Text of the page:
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Divisions of Skeletal System and Types of Bone

The skeletal system consists of two groups of bones: the axial and appendicular skeletons.
Divisions of the skeletal system
The skeletal system consists of two groups of bones: the axial and appendicular skeletons.

The skull, vertebral column, ribs, and sternum make up the axial skeleton. In the human body, the bones that make up these structures collectively make up the axis, the central bony core.

The skull consists of a cranium and a face, each of which is separate from the spinal column.

A. Cranium
Bones arranged in irregular shapes and patterns make up the skull, which protects the brain from injury. Brains rest upon a base and are surrounded and covered by a vault. Dura mater, also known as the outer layer of the periosteum, lines the inner surface of the skull bones. A large number of the bone joints (sutures) in the mature skull are fixed (fibrous). Nerves, blood vessels, and lymph nodes pass through the numerous perforations of the bones (e.g., foramina, fissures).

The skull consists of the following bones:
1 Frontal bone – Also known as the forehead bone, this bone is found at the front of your head. Surrounding the eyes are ridges called supraorbital margins that constitute the orbital cavities (eye sockets).
2 Parietal bones – The skull's sides and roof are made up of these bones.
2 Temporal bones – you can see that the zygomatic and parietal bones of the head are usually joined by fibrous immovable joints with the occipital, parietal, sphenoid, and sphenoid bones. There are many important characteristics of the temporal bone.
1 Occipital bone – It makes up part of the base of the skull and is located at the back of the head. The frontal, temporal, and sphenoidal bones are immovable by fibrous joints.
1 Sphenoid bone – It is situated in the middle part of the skull and articulates with the temporal, parietal, frontal, and occipital bones.
1 Ethmoid bone – A part of the nasal cavity is composed of the ethmoid bone. It normally occupies the base of the skull's anterior part and the lateral wall by the pharynx of the orbital cavity.

B. Face
There are 13 bones plus the frontal bone in the face's skeleton. There are:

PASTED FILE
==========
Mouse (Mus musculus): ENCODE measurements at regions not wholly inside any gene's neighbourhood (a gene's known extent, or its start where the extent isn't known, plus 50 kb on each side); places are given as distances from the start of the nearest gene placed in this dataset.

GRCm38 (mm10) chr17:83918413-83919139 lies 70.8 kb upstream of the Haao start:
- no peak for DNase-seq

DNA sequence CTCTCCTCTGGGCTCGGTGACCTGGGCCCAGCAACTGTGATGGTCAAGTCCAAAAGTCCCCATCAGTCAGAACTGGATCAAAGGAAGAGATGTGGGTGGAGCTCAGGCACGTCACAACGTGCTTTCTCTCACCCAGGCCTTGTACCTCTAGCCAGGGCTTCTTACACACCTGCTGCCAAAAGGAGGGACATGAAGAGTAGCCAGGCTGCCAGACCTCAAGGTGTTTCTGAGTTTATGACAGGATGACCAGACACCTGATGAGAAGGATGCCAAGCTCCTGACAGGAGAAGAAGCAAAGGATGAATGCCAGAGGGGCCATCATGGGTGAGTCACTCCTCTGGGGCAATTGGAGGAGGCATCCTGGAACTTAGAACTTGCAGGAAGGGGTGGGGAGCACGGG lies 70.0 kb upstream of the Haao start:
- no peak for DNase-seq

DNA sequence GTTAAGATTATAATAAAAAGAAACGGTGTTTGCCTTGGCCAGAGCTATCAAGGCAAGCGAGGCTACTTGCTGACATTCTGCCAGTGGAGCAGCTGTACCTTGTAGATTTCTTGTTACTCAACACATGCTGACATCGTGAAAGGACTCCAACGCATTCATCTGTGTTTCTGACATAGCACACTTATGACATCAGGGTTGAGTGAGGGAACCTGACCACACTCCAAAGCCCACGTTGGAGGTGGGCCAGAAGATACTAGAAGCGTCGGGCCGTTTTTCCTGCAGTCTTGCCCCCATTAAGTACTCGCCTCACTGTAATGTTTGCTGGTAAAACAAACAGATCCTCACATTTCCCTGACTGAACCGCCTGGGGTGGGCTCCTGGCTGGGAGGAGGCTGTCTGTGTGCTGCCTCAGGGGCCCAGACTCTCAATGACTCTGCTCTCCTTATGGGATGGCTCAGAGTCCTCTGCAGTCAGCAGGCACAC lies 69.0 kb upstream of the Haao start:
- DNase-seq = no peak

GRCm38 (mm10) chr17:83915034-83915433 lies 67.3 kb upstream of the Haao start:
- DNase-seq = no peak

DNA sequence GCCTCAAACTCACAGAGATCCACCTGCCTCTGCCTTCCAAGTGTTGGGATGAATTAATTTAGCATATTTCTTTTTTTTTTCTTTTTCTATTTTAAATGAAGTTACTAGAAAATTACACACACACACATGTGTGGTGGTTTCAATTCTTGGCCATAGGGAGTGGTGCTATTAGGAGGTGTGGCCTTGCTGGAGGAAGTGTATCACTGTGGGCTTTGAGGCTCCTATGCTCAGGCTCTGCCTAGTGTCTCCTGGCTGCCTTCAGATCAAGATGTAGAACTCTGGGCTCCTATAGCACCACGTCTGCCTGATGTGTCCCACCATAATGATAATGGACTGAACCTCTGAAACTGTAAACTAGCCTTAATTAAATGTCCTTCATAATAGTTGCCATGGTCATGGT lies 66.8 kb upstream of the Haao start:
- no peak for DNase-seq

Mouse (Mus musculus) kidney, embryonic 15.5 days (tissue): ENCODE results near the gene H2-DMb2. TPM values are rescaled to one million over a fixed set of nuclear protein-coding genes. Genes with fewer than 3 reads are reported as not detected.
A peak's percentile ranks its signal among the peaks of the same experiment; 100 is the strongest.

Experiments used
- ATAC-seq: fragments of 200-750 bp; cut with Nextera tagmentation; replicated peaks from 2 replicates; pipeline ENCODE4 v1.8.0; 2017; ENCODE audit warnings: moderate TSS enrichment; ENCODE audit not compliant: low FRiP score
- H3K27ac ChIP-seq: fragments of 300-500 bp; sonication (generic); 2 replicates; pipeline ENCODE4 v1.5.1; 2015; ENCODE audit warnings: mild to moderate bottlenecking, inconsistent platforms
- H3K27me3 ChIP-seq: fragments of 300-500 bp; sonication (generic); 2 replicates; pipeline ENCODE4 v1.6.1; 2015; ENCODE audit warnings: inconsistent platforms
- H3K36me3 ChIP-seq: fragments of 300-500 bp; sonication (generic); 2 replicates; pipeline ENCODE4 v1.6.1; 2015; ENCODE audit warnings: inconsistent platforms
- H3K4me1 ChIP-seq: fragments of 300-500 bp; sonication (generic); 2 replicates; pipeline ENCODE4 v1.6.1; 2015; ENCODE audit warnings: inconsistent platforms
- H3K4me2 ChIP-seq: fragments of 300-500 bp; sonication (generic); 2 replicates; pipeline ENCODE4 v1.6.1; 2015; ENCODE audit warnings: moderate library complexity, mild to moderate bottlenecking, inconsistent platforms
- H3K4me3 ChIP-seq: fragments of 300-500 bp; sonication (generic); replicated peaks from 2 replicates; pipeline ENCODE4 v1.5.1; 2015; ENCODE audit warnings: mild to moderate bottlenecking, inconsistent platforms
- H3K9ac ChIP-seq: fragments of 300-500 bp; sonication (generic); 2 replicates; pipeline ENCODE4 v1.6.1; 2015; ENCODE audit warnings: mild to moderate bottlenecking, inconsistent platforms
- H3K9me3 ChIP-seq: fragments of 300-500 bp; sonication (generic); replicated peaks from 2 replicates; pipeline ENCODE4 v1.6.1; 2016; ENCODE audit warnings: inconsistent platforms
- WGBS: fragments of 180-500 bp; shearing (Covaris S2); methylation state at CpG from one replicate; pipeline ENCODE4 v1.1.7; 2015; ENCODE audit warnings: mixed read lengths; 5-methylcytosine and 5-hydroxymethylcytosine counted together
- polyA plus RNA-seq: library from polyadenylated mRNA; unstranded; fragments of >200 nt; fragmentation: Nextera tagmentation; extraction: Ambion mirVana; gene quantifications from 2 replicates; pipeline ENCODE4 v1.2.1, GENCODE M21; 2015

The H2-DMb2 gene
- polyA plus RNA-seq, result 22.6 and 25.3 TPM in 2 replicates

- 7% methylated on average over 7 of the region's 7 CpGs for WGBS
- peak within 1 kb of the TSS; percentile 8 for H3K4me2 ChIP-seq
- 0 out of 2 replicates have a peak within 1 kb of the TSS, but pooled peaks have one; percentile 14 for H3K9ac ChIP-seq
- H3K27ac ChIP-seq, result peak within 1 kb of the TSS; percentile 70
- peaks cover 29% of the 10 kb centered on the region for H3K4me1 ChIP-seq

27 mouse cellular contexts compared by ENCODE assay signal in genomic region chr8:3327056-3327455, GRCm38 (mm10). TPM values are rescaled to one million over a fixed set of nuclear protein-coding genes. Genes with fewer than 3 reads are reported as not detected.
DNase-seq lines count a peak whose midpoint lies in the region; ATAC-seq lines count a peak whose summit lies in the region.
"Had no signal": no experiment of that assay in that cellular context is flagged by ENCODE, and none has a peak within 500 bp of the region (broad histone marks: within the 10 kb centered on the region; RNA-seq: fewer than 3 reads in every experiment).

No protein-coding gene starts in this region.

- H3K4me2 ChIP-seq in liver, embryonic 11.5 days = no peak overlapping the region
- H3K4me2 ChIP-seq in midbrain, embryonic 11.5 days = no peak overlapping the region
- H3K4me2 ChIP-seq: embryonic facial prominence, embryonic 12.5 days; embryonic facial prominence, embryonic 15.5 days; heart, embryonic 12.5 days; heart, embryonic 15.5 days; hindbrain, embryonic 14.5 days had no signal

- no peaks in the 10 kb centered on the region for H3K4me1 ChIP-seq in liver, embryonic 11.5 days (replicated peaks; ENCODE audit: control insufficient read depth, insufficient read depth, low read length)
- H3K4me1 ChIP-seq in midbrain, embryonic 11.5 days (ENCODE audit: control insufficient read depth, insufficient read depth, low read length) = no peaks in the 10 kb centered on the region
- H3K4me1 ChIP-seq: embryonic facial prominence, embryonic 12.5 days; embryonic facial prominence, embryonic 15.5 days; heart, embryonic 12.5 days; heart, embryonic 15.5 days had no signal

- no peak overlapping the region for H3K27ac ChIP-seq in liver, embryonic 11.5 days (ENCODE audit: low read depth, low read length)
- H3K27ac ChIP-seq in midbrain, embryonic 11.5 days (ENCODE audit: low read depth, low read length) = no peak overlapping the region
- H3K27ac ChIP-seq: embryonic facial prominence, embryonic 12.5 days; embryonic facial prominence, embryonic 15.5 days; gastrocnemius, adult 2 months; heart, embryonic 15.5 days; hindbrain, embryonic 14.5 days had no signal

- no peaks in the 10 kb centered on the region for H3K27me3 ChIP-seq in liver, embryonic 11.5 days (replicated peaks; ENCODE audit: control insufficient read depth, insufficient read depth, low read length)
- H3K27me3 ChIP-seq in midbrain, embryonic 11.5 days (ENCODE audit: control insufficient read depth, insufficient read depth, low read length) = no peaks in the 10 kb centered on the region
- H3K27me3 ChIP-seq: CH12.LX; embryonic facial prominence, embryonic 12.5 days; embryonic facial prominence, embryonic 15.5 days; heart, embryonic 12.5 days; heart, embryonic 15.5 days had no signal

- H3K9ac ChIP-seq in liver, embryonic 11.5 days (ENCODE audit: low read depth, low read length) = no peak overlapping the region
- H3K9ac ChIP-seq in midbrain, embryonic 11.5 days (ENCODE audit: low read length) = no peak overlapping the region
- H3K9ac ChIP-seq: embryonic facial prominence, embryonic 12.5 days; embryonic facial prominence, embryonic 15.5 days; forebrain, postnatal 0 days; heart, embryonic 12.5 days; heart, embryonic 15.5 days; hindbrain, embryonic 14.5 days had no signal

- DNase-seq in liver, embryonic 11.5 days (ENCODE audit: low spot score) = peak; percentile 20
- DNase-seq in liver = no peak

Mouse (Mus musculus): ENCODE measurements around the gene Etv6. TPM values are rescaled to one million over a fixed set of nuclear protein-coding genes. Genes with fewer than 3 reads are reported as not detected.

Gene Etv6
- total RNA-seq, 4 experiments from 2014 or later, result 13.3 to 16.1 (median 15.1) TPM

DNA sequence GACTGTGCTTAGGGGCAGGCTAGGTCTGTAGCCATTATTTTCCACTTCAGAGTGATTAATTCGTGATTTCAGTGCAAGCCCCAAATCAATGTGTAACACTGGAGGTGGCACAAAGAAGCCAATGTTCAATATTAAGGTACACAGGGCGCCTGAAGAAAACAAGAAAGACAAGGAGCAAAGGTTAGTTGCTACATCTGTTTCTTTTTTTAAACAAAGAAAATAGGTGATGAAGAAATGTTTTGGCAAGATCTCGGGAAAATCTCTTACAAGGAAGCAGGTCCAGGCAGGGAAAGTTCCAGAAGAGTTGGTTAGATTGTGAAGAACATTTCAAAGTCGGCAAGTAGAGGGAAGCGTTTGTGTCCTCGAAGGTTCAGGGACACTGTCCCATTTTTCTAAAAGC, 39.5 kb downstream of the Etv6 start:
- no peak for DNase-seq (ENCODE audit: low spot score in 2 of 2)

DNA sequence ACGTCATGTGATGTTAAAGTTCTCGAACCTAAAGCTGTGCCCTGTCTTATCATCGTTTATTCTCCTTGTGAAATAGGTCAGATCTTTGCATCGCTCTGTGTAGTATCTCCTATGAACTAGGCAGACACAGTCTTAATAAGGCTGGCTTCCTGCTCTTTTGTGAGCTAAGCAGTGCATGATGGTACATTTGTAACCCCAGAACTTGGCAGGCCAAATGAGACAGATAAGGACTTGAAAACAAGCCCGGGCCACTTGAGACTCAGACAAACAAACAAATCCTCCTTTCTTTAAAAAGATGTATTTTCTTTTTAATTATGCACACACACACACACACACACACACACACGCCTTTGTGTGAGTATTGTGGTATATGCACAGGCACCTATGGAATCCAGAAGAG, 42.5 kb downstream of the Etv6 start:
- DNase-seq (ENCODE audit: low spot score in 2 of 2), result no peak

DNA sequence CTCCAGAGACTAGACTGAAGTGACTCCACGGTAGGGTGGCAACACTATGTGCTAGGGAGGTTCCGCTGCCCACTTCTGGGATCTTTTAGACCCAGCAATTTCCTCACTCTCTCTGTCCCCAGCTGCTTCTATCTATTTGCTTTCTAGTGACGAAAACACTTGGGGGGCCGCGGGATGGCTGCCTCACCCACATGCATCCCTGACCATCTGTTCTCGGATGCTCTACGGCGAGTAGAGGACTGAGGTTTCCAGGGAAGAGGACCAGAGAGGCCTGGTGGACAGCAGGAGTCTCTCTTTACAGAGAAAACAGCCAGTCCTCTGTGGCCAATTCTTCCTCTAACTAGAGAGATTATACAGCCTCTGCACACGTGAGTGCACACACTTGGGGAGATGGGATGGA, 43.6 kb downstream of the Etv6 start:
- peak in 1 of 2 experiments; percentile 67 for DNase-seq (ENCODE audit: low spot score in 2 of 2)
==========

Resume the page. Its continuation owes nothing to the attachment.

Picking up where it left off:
2 zygomatic (cheek) bones - Before birth, two bones fuse to form the zygomatic bone.
1 maxilla - It originates from two bones, but fuses before it is born.
2 nasal bones - In the bridge of the nose, both of these bones are lined up on the superior and lateral surfaces.
2 lacrimal bones - A medial wall of the orbit is formed by these two bones, which are posterior to the nasal bones and laterally to the nasal bones.
1 vomer - This is a slim, flat bone that forms most of the nasal septum's inferior part, extending up from the middle of the palate.
2 palatine bones - Both of these bones have an L-shaped shape. The hard palate's posterior wall is formed by the horizontal parts, while its lateral walls are made up of perpendicular parts. They form an orbital cavity in their upper extremities.
2 inferior conchae - Each shell is a long, cylindrical bone that projects into the nasal cavity from the lateral wall below the middle shell.
1 mandible - Only the lower jaw moves in the skull, making it the only bone with mobility

C. Vertebral column
A vertebra is an individual bone within the spinal column (or backbone). The spinal column contains 26 vertebrae in total. Vertebrae are named after their positions along the spinal column.

Four to five small coccygeal vertebrae fuse to form one coccyx, and seven cervical, twelve thoracic, five lumbar, and five sacral vertebrae from one sacrum. Within the neck, there are seven cervical vertebrae in total. With the odontoid process of the axis vertebra, the Atlas collaborates with the skull to support it; together, Atlas and axis form a pivot joint. Our heads can be turned using this pivot joint. There are no names for the remaining five cervical vertebrae. On the posterior side of the trunk, a thoracic vertebra articulates with the ribs (forming a joint). Lumbar vertebrae are found in the lower back and are among the strongest and largest of all spine bones. Two hip bones articulate at the sacrum, the sacroiliac joints. Coccyx, a remnant of the tail vertebrae, is attached to muscles in the perineum (pelvic floor).